PREDISPOSITION: Children of alcoholics are four times more likely than others to develop alcohol problems
31: Percentage of women drug users
involved in drug peddling (UNODC, 2004)
GENDER DIVIDE: Women who use
sedatives and hypnotics are twice as likely
as men to become addicted to such drugs
40: Percentage of Maharashtra's
intravenous drug users infected with HIV
LOWER THRESHOLD: At similar or
lower levels of use, women develop
hypertension, brain damage, lung cancer
and bronchitis more rapidly than men
1977: Year in which the Ministry of Health and Family Welfare conducted a study on women drug users, one of the first such studies in India
13: The number of people, including
women, who died in a UP village last month after mistaking methyl alcohol for liquor
KILLER COCKTAIL: Alcohol is the most abused substance among women in India. Heroin is the preferred choice in the north east, and brown sugar and prescription drugs in Delhi. Cocaine and psychedelic drugs are used by the affluent classes
There she did what she had been running away from: sleeping for money and sustenance. Her addiction to smack did not help matters. "Apart from theft, I used to dupe men
with the promise of sex. I'd take money in advance and then make an excuse like 'give me a minute' and run off." Once she even knifed a man who was stealing her pudiya (pouch) of smack.Now detoxified, she says, "There was no one in my family to tell me that drugs are bad. I am not a bad girl." Dr Chinkholal Thangsing, Asia Pacific bureau chief of AIDS Healthcare Foundation, would vouch for it. "Women who do drugs are not bad, immoral or evil," he says. "They are sick and need treatment."
Once dependent on substance, the individual is governed by an obsessivecompulsive behaviour. "The only thing that matters is that the next fix should be available. Sensibility and rationale escape the person entirely." Rau recalls a young girl in a rehab hospice in Bangalore who jumped two floors to get to the nearest drug pusher. Citing the
example of another girl who was in anincestuous relationship with her brotherso that she could manipulate him and extract money out of him, Rau says,
"When it comes to substance abuse, there are no limits."
Which is why many junkies even mixdeadly drugs. In cities like Delhi, for instance, cocktail drugs are popular and
procuring serious drugs is easy. Crowded marketplaces are inundated with peddlers. A pudiya (or pudi and samaan, in street lingo) of brown sugar can be bought for as little as Rs 100-120, while ganja (marijuana) costs Rs 20 a pudiya. Pure heroin is steep - Rs 1,200 and more for a gram. Cocaine, of course, is a high-end drug and costs a minimum of Rs 3,500 a gram. No wonder it is not available off the streets and requires a reasonably good network to procure. And purity, as the Rahul Mahajan case reveals, is always suspect. Unscrupulous chemists sell Diazepam, Avil and Norphine without a valid prescription. Addicts mix the three (cost: around Rs 40) and inject them either intravenously or into their muscles. There is, however, always a way out. Pathak found hers in a social worker called Peter. "I haven't seen another angelic man like him," she gushes. "He would come and stay with us (sex workers) without lust. He only wanted to counsel us." Pathak was desperate to cleanse herself and went into rehab. "Some people who seek to get out of addiction either relapse or abandon their rehab programmes. But once you understand that drugs only retard your growth, potential and happiness, you will stay away," says Pathak. Chaubey couldn't. Twice she joined a rehab centre run by an NGO, and both times she left within a week. "Deep down, all addicts want to give up the habit. Yet, the withdrawal symptoms - fever, cramps, tremors, loose motions - are enough to give us goosebumps," she says. On her third time at the centre, Chaubey met a 'genuinely nice' counsellor. Now in recovery, she says, "No one respects a woman who is into drugs but I have earned mine." Loss of money and respect are not the only price to pay for addiction. A bigger mishap is the loss of relationships. Ask Mehra. Her husband left her once he learnt of her dependence on whisky. "But what really hurts is that my parents and I now share a strained relationship," she sighs. D'Souza's family is still suspicious of her movements. "I live separately. But my work gives me strength and hope." There is a lesson to be learnt, says Pathak, remarried and mother of a ninemonth- old girl: "The high of drugs is actually the low of life." The high of heroin was indeed shortlived.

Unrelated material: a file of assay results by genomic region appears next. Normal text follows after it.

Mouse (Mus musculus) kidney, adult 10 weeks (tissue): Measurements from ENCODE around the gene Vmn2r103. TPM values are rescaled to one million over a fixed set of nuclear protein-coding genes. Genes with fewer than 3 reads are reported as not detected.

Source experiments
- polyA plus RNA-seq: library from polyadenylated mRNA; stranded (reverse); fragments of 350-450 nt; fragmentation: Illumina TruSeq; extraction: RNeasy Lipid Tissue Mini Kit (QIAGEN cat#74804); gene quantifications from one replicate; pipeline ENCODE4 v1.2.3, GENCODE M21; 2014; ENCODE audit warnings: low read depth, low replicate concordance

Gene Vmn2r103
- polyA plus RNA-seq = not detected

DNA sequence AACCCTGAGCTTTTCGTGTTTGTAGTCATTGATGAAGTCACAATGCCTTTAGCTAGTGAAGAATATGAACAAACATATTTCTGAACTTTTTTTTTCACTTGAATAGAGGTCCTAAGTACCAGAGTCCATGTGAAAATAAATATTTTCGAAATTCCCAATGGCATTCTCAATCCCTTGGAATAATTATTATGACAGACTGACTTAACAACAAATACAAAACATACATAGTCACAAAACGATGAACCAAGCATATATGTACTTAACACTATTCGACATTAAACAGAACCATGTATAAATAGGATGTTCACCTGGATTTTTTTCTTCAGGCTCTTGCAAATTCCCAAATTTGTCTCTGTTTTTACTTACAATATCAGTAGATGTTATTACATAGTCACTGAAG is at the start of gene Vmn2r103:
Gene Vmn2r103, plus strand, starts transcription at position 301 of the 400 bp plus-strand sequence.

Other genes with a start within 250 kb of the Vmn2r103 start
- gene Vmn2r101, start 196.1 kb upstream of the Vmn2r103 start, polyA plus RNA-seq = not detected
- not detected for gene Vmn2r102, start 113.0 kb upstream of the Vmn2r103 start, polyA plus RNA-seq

HELPING HANDS: If you need help with an addiction, contactDELHI: Sahara Centre for Residential Care and Rehabilitation, Ph: 29219147 / 29222418. Sharan, Ph: 41642311 / 41642322. Narcotics Anonymous, Ph: 9818072887.Mumbai: Mukti Sadan Foundation, Ph: 9820094956.Ban gal ore: Freedom Foundation Ph: 25440134/ 25449766. Kolka ta: Calcutta Samaritans, Ph: 22298609 / 22295920.